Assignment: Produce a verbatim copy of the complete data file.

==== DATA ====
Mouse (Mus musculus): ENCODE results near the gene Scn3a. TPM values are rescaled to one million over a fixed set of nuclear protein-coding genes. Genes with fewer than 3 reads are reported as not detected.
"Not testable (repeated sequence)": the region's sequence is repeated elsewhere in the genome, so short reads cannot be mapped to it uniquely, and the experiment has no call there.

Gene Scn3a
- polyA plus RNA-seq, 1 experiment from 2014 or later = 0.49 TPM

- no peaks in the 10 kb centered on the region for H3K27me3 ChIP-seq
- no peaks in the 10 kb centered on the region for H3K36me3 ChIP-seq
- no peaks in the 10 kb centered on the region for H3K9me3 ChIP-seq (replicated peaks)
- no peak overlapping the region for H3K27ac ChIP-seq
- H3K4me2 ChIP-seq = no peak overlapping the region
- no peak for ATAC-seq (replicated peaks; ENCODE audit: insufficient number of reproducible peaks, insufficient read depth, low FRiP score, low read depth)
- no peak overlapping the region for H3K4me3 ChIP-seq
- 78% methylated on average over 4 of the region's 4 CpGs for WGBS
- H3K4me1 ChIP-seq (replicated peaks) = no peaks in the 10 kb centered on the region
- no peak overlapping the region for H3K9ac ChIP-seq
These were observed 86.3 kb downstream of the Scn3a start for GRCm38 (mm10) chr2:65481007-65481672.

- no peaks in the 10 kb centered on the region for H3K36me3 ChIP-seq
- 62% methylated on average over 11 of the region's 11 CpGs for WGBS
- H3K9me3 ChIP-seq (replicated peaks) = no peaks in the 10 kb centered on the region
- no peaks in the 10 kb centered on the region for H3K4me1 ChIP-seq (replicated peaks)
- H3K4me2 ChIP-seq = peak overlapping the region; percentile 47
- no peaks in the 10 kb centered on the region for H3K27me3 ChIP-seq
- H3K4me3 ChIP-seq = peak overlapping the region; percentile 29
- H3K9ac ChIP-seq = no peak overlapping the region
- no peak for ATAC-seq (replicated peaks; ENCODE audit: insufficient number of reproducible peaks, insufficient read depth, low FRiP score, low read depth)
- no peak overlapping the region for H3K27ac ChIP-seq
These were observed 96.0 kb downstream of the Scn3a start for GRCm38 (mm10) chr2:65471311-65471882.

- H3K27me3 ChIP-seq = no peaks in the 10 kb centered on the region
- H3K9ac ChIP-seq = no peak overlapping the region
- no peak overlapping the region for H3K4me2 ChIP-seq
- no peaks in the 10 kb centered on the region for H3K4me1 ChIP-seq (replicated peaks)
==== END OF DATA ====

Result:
Mouse (Mus musculus): ENCODE results near the gene Scn3a. TPM values are rescaled to one million over a fixed set of nuclear protein-coding genes. Genes with fewer than 3 reads are reported as not detected.
"Not testable (repeated sequence)": the region's sequence is repeated elsewhere in the genome, so short reads cannot be mapped to it uniquely, and the experiment has no call there.

Gene Scn3a
- polyA plus RNA-seq, 1 experiment from 2014 or later = 0.49 TPM

- no peaks in the 10 kb centered on the region for H3K27me3 ChIP-seq
- no peaks in the 10 kb centered on the region for H3K36me3 ChIP-seq
- no peaks in the 10 kb centered on the region for H3K9me3 ChIP-seq (replicated peaks)
- no peak overlapping the region for H3K27ac ChIP-seq
- H3K4me2 ChIP-seq = no peak overlapping the region
- no peak for ATAC-seq (replicated peaks; ENCODE audit: insufficient number of reproducible peaks, insufficient read depth, low FRiP score, low read depth)
- no peak overlapping the region for H3K4me3 ChIP-seq
- 78% methylated on average over 4 of the region's 4 CpGs for WGBS
- H3K4me1 ChIP-seq (replicated peaks) = no peaks in the 10 kb centered on the region
- no peak overlapping the region for H3K9ac ChIP-seq
These were observed 86.3 kb downstream of the Scn3a start for GRCm38 (mm10) chr2:65481007-65481672.

- no peaks in the 10 kb centered on the region for H3K36me3 ChIP-seq
- 62% methylated on average over 11 of the region's 11 CpGs for WGBS
- H3K9me3 ChIP-seq (replicated peaks) = no peaks in the 10 kb centered on the region
- no peaks in the 10 kb centered on the region for H3K4me1 ChIP-seq (replicated peaks)
- H3K4me2 ChIP-seq = peak overlapping the region; percentile 47
- no peaks in the 10 kb centered on the region for H3K27me3 ChIP-seq
- H3K4me3 ChIP-seq = peak overlapping the region; percentile 29
- H3K9ac ChIP-seq = no peak overlapping the region
- no peak for ATAC-seq (replicated peaks; ENCODE audit: insufficient number of reproducible peaks, insufficient read depth, low FRiP score, low read depth)
- no peak overlapping the region for H3K27ac ChIP-seq
These were observed 96.0 kb downstream of the Scn3a start for GRCm38 (mm10) chr2:65471311-65471882.

- H3K27me3 ChIP-seq = no peaks in the 10 kb centered on the region
- H3K9ac ChIP-seq = no peak overlapping the region
- no peak overlapping the region for H3K4me2 ChIP-seq
- no peaks in the 10 kb centered on the region for H3K4me1 ChIP-seq (replicated peaks)